But to reopen the door would be to admit defeat to Angeal, and he wasn’t about to do that.
He flipped on the lights, which helped dispel the shadows but not the feelings of guilt over trespassing – or perhaps it was fear of getting caught – he couldn’t tell.
“All right,” he said to himself. “Now, if I were a creep, where would I plant something?”
He started with the obvious. He opened every drawer in the desk and found only normal office things. All the trinkets, tools, and papers on his desk looked innocent enough. The file cabinets were locked and the invader was unlikely to have had a key anyway.
With all those places eliminated, he didn’t have many options left.
He opened up the heater vent in the corner, but the only thing he found in there was a lungful of dust. Coughing as he stood up, he kicked the grate back into place and groaned. “He had to come in here for a reason…”
There weren’t many places to hide, he finally admitted to himself. Knowing Sephiroth, he’d probably planned his office that way on purpose. He patted the square cushion on the chair across from Sephiroth’s desk, and couldn’t feel anything inside. He dropped it back to roughly where it was and sighed in exasperation.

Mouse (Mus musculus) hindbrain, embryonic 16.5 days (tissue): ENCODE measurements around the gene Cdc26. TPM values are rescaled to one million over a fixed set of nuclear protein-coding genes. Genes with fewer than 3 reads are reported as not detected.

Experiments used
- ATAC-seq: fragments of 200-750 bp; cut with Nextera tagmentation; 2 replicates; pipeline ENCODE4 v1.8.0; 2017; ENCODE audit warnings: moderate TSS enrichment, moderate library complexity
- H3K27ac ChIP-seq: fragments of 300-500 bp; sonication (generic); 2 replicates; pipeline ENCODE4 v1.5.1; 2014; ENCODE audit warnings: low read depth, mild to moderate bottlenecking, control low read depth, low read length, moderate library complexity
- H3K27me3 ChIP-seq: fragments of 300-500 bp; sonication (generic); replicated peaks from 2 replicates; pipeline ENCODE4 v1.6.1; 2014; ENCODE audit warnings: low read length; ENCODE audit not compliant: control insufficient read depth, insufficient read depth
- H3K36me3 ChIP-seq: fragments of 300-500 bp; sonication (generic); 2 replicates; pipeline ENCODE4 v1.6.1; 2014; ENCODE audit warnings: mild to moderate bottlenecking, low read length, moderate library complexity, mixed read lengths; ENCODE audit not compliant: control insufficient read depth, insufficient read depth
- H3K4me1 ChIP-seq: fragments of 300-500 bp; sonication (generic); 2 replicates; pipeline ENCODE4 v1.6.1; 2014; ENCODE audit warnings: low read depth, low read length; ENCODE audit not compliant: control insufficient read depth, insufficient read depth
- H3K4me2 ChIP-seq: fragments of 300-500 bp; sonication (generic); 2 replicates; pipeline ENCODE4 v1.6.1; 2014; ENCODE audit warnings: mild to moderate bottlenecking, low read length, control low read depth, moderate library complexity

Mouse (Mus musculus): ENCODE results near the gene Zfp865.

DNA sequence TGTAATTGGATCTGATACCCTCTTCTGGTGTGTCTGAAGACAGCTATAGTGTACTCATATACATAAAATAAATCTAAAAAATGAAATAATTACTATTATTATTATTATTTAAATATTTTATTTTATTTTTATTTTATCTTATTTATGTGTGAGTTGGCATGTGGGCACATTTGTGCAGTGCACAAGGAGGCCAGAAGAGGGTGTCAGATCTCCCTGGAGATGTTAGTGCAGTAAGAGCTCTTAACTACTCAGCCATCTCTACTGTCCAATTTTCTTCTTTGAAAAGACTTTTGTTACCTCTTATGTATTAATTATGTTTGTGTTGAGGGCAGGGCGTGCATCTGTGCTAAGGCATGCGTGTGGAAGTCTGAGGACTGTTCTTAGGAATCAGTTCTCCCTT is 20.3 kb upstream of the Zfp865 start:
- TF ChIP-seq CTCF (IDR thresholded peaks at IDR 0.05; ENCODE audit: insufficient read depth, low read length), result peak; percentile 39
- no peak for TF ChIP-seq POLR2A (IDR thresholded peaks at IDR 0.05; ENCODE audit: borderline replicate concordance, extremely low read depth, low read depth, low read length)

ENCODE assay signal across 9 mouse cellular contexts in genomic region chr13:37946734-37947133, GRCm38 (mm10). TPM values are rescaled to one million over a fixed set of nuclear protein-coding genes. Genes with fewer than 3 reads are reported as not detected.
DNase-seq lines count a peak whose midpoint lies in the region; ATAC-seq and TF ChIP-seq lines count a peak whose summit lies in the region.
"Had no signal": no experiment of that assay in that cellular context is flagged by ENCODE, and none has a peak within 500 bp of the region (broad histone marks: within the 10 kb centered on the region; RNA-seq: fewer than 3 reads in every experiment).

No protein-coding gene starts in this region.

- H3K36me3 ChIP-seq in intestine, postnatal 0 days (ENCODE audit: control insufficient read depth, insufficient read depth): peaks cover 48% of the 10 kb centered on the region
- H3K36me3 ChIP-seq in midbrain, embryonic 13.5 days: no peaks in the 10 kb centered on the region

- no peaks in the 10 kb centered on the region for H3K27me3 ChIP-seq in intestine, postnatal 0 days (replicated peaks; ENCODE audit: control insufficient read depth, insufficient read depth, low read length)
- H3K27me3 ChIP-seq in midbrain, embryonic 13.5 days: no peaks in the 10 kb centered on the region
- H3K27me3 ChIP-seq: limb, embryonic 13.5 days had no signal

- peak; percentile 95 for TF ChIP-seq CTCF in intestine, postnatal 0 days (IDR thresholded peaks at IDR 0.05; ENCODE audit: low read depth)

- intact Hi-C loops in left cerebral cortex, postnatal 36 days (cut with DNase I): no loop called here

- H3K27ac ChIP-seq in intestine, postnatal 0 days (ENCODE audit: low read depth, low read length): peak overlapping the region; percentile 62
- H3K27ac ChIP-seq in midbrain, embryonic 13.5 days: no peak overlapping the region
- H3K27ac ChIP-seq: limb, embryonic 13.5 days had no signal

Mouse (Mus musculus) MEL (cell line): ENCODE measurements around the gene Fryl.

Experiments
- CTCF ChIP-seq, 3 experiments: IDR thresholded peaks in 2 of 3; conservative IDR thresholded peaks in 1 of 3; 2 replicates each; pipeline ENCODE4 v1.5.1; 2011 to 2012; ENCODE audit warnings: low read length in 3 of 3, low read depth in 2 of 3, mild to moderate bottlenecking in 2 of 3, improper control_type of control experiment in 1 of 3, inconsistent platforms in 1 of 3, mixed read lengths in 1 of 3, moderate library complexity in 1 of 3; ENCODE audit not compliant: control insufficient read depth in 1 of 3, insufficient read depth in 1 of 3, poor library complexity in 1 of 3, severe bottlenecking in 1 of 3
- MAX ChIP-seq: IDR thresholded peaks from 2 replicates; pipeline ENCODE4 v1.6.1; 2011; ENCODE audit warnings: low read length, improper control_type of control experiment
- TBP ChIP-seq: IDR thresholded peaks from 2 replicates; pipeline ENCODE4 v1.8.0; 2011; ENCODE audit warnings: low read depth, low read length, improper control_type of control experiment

He wasn’t ready to give up. Not yet. He instinctively began doing squats as he thought.
It was as he was coming up from a squat that the answer came.
Above Sephiroth’s desk was a vent on the ceiling.
“Ha!” Zack said, pointing at the grate. “Gotcha!”
He sprung up from a deep squat into a powerful jump, landing with both feet on Sephiroth’s desk. He got to work immediately. He’d never appreciated how tall the ceilings in this building were. He stood at six feet, on a desk, and he still had to stand on his tiptoes to reach the grate. With a little shuffling around and a jump or two, the thing came free.
With a great fwoosh, dust rained all around him.
Apparently, Sephiroth’s cleanliness did not extend to flushing out the vents.
He stood stupidly on his superior’s desk, covered in dust, and holding a useless metal grate in his hand.
He flung the grate aside and looked down at the mess on the desk. Now, after his enthusiasm had been replaced by shame, he realized that it had not been a good idea to jump on Sephiroth’s desk in his combat boots. He did excuse himself from the dust, as really, that hadn’t been his fault. Completely, anyway.
He stepped down with one foot and, as he pulled the second off, files and papers fell to the floor along with his foot.
And that’s when he saw it.